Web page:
I've had a life-long love affair with fabric and working with my hands. I've tried most of the needlecrafts at one time or another, loving the calming effect of repetitive stitching (whether it be embroidery, cross-stitch, knitting or quilting) and the thrill of watching pattern slowly emerge from a single strand of thread or yarn. I was in junior high or high school when the resurgence in hand crafts of all kinds hit, and combined with my interest in a quilt made my a grandmother who died before I was born, I dived into patchwork via patterns in magazines for things like tablecloths and pillows. I even made a now cringe-inducing prairie dress whose skirt was squares cut from dressmaking scraps. Years later I made my first quilt, again from a magazine pattern, and then another and another, eventually finding myself making small deviations from the printed patterns I followed. Eventually it dawned on me that making quilts, unlike the other needlecraft I indulged in, was something I could put my own stamp on, change up, be creative with. There was no going back after that.

Initially, my quilts were very traditional, or at best, contemporary. But as time went on, I noticed some artsy fartsy elements creeping in. Honestly, I'd be tweaking a design, playing with border ideas, and suddenly wonder, where did THAT come from. I became torn between the reproduction antique quilts I was making and this other thing that was more of a design challenge for me and could incorporate the hand-dyed fabrics and batiks coming on the market. I guess I was evolving and in 2006, I gave in to concentrate on creating art quilts. My brain rarely goes on vacation, flashing ideas across my consciousness like a slideshow I seem to have little control over. Fabric is what I feel comfortable with to see if I can transform those ideas and images into something I can share with others. I think I do this because I love working with textiles, solving the technical and design challenges, and sharing it all with others.

2008 - My first POAC exhibit - I've come a loooong way!

How does my writing/creating process work?
It varies. I take a lot of reference photos and sometimes that's where I start as in Shadow Grass. Sometimes I'm just struck by a color combination in nature and pull fabrics to match while thinking of a design to use it in. Ditto with an unexpected juxtaposition of fabrics as I sort through my stash. It may be my traditional quilting background, but even leftovers from the current project lying on the worktable can trigger an idea for the next quilt or an entire series. Sometimes it's those flashes that seem to come out of nowhere that I pursue and sometimes rough-sketch in a sketchbook. But a lot of the time it's something I see in a fabric that I then try to tease out so that others can see it too. It's always some kind of challenge that keeps me interested.

And then, depending on the situation, I may enlarge a photo or sketch and trace templates or onto fusible web, or freehand draw to scale a pattern, then search for fabric. Or I may just design on the design wall, putting up pieces of fabric, building bit by bit, sometimes with more of a plan than at other times, letting the quilt tell me what it needs next. I talk a bit about this here. All the while, a part of my brain is pondering how this will be quilted, if it needs beads, how will the edges be finished, will it be framed or mounted. Each piece calls for its own resolution, as this blog post shows. Even what kind of batting, or even if I'll use a batting, is different for each completed top. It's the rare quilt that I've made all those decisions about before I begin to construct it.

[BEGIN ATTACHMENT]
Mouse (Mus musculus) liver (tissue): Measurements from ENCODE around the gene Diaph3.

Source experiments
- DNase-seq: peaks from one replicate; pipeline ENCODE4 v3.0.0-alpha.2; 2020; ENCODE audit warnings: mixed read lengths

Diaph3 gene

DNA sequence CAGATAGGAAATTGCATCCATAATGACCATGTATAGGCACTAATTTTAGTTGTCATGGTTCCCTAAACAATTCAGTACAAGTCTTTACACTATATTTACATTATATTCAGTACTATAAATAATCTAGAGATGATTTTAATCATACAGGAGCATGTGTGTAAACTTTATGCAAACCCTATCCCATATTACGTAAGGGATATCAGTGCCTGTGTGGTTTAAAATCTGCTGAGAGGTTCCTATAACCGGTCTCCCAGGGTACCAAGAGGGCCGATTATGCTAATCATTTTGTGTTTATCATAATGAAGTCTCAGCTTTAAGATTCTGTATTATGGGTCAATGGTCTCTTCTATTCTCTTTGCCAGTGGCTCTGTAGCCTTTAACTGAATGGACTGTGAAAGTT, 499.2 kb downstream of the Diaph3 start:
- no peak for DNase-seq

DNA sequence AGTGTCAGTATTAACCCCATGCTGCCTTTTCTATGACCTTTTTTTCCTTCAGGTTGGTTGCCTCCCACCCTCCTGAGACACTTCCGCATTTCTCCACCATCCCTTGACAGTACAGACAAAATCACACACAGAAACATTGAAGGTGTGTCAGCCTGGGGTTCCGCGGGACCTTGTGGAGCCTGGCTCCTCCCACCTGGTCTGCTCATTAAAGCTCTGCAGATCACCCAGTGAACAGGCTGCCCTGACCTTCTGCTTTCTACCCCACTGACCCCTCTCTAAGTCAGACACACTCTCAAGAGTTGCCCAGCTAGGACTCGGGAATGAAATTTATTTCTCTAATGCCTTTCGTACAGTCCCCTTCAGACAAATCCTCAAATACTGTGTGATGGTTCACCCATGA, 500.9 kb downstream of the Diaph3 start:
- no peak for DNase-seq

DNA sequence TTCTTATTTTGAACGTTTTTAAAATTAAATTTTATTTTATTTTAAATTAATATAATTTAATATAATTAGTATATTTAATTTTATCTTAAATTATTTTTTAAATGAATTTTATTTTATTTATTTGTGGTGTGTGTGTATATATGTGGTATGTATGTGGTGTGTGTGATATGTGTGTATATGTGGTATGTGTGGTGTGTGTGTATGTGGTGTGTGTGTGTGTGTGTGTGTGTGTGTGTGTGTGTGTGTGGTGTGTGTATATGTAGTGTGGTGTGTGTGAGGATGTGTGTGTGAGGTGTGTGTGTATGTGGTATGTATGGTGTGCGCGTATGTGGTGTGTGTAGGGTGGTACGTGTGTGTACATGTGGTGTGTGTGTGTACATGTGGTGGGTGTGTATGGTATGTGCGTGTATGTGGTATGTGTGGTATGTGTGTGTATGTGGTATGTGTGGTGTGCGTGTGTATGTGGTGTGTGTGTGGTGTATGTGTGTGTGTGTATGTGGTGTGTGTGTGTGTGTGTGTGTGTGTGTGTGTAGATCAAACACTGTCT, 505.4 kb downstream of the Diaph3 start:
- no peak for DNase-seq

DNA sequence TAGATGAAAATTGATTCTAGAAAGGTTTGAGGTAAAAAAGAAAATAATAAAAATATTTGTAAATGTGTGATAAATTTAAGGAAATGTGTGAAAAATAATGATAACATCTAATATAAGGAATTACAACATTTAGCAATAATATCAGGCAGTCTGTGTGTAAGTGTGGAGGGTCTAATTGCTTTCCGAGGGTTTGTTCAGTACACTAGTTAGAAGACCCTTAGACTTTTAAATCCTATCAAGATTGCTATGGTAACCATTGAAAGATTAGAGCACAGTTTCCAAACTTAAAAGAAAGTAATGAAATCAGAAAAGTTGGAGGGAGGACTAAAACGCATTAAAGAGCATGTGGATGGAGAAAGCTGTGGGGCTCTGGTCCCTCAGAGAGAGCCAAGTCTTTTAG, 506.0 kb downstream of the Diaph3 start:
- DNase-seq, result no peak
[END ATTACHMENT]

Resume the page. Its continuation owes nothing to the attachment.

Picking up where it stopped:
Upward Tick quilt in progress - auditioning auditioning auditioning everything from backgrounds to color to size to placement

*   *   *   *   *

If you are new to my blog (and even if you're not) and game to read more, I've added an artist biography which tells more about my background and an artist statement which might clarify some of the above ramblings (see tabs under header).
Wait! You're not done reading yet!!! Now that you know more about me, be sure to hop back to Chris's blog and read her Blog Hop post and maybe follow some of her blogger links. Then hop over to the bloggers I have tagged. I'll be honest, I had trouble getting the suggested number - this is a busy time for many - and being kind of busy myself, I wasn't as diligent as I might have been in seeking out participants as the regrets came in. 

However, I did get an enthusiastic "yes" from Hilary Grayson of Living to Work - Working to Live. Hilary's blog shares a fun mix of textile explorations including quilting, book-making, surface design and mix-media with lots of play with paints and inks. I love that she occasionally posts links to instruction videos in some of the techniques I'm interested in but haven't the time to track down on my own. And this all gets a slightly different spin for me since she is writing from the UK. Don't forget to return to her blog next Monday, September 29, when she'll be posting her answers to the Blog Hop.

I'm also going to send you over to another UK blogger who turned me down right now but really hopes she has time soon to answer these questions in an unofficial Blog Hop post. Margaret Cooter's self-named blog has changed dramatically since I started following her years ago. She still posts the occasional quilt and textile-related items, but as her interests have expanded, so have the subjects that she posts about - drawing, painting, bookmaking, trips to art museums and exhibits, artists she likes, poetry. It all informs her personal art. And again, the perspective is slightly different because of where she lives, and I love the many photos she shares of things she spots as she travels around London and on vacations to other countries. Lots of inspiration there! 

Friday, September 19, 2014

Quick Quilting